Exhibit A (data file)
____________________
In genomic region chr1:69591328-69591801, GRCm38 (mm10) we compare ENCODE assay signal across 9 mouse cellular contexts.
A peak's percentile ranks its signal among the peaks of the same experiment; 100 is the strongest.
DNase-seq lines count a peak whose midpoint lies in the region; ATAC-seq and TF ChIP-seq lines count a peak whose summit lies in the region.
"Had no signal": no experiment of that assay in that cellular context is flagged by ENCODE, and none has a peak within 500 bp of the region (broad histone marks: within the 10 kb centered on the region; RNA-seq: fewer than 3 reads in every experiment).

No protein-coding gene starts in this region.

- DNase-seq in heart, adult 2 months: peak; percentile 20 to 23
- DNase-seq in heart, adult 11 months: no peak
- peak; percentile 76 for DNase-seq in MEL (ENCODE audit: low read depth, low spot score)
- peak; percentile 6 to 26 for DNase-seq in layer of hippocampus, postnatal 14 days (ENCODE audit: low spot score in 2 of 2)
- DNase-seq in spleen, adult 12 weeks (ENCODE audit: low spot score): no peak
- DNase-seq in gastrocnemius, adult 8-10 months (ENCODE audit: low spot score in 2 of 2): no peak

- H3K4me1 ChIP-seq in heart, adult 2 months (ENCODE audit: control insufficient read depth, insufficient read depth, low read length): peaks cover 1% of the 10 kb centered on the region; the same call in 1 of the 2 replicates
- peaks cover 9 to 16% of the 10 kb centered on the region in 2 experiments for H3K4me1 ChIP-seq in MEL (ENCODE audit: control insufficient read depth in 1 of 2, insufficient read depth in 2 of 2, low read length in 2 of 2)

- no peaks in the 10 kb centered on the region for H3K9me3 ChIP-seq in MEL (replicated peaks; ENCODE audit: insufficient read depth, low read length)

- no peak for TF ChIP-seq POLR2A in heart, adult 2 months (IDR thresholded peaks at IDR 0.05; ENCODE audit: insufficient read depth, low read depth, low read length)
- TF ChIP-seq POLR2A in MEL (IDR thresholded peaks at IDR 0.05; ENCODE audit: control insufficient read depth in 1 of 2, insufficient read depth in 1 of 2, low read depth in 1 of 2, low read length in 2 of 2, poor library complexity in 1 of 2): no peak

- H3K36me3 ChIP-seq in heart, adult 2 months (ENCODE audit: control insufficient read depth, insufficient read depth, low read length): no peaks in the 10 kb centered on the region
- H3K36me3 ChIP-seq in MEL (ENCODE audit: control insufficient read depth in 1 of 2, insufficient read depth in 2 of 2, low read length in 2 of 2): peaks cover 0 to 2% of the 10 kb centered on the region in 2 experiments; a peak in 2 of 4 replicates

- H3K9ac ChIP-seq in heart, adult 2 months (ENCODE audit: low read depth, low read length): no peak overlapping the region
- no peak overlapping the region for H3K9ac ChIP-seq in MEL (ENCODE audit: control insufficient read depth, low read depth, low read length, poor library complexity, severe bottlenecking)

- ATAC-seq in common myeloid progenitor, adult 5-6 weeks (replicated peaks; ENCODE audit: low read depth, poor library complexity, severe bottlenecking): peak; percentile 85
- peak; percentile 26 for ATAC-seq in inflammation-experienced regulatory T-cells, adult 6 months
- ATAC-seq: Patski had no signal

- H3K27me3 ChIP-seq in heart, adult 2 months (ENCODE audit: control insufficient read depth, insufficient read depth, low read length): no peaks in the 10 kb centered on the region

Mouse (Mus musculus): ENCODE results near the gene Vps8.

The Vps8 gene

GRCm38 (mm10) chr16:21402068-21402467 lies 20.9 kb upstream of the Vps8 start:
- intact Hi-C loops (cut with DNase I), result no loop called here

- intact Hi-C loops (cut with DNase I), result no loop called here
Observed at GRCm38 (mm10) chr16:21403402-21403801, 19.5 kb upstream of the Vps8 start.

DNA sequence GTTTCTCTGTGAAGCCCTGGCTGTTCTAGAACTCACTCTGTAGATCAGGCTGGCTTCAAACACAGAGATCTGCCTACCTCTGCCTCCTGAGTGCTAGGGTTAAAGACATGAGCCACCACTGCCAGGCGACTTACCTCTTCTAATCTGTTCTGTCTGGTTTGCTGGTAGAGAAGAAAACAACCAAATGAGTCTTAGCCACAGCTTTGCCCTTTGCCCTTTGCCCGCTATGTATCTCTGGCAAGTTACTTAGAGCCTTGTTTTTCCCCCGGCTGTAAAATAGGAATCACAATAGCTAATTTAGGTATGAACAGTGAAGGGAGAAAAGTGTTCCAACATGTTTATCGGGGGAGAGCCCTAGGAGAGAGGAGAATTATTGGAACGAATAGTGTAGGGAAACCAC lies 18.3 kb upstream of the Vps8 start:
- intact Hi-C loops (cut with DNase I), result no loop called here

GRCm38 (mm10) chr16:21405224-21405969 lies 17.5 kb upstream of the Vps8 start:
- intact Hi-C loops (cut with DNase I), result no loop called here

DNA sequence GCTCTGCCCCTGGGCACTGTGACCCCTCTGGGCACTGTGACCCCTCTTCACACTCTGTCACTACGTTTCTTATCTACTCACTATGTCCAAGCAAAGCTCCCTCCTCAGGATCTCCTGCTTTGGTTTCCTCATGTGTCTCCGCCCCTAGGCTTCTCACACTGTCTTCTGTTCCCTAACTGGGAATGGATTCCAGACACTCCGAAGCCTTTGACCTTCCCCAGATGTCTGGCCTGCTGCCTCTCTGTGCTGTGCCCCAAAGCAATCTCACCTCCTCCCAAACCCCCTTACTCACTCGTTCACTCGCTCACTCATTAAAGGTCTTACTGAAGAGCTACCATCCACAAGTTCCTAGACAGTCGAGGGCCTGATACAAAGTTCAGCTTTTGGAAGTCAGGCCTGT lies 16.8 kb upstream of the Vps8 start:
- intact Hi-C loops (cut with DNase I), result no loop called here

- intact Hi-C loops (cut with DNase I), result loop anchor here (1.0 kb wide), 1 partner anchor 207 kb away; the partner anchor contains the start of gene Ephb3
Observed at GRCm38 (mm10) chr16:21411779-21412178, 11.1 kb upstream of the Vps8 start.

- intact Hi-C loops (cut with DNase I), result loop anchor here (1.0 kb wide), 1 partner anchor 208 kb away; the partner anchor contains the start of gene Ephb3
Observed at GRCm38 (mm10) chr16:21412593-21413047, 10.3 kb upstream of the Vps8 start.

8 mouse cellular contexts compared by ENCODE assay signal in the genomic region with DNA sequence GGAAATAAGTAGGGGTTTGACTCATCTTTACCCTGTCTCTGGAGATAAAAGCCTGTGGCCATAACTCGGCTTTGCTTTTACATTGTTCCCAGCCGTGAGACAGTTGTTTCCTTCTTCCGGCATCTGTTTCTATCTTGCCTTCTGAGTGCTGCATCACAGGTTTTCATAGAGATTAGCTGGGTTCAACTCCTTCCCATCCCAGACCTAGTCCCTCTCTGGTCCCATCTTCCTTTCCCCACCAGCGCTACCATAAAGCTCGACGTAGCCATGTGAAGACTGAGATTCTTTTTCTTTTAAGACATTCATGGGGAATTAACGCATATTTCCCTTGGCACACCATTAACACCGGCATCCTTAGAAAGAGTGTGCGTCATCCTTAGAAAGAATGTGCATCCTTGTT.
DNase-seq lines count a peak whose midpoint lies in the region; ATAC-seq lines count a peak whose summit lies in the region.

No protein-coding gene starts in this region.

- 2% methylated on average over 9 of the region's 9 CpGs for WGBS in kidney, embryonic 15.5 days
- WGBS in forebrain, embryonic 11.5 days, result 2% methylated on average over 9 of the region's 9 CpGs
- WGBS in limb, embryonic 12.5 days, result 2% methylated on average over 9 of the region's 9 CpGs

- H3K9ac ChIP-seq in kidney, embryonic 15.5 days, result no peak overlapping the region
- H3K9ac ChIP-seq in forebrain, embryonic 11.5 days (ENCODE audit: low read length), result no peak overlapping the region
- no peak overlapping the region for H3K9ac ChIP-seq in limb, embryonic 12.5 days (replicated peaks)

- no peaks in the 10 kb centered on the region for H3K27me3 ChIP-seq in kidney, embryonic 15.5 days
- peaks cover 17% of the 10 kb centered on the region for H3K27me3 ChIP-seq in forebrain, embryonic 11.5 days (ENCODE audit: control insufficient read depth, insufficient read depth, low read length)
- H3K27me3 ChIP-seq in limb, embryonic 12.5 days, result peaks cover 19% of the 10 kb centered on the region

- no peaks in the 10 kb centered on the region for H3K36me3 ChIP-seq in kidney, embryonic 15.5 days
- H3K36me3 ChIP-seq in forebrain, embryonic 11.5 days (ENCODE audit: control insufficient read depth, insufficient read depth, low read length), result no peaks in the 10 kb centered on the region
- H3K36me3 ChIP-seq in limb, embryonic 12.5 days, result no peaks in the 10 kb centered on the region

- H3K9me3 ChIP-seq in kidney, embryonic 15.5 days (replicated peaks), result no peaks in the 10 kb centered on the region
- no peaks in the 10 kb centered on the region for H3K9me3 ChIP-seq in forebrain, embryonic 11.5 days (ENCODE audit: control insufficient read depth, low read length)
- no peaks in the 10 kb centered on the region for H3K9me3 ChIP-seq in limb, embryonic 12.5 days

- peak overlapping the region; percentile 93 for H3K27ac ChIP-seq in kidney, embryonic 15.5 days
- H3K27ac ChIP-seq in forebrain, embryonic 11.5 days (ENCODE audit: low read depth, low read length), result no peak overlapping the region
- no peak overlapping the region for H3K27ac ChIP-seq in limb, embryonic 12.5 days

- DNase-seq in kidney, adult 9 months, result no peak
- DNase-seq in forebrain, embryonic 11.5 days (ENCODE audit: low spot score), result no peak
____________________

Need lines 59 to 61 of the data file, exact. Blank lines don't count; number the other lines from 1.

- peak overlapping the region; percentile 93 for H3K27ac ChIP-seq in kidney, embryonic 15.5 days
- H3K27ac ChIP-seq in forebrain, embryonic 11.5 days (ENCODE audit: low read depth, low read length), result no peak overlapping the region
- no peak overlapping the region for H3K27ac ChIP-seq in limb, embryonic 12.5 days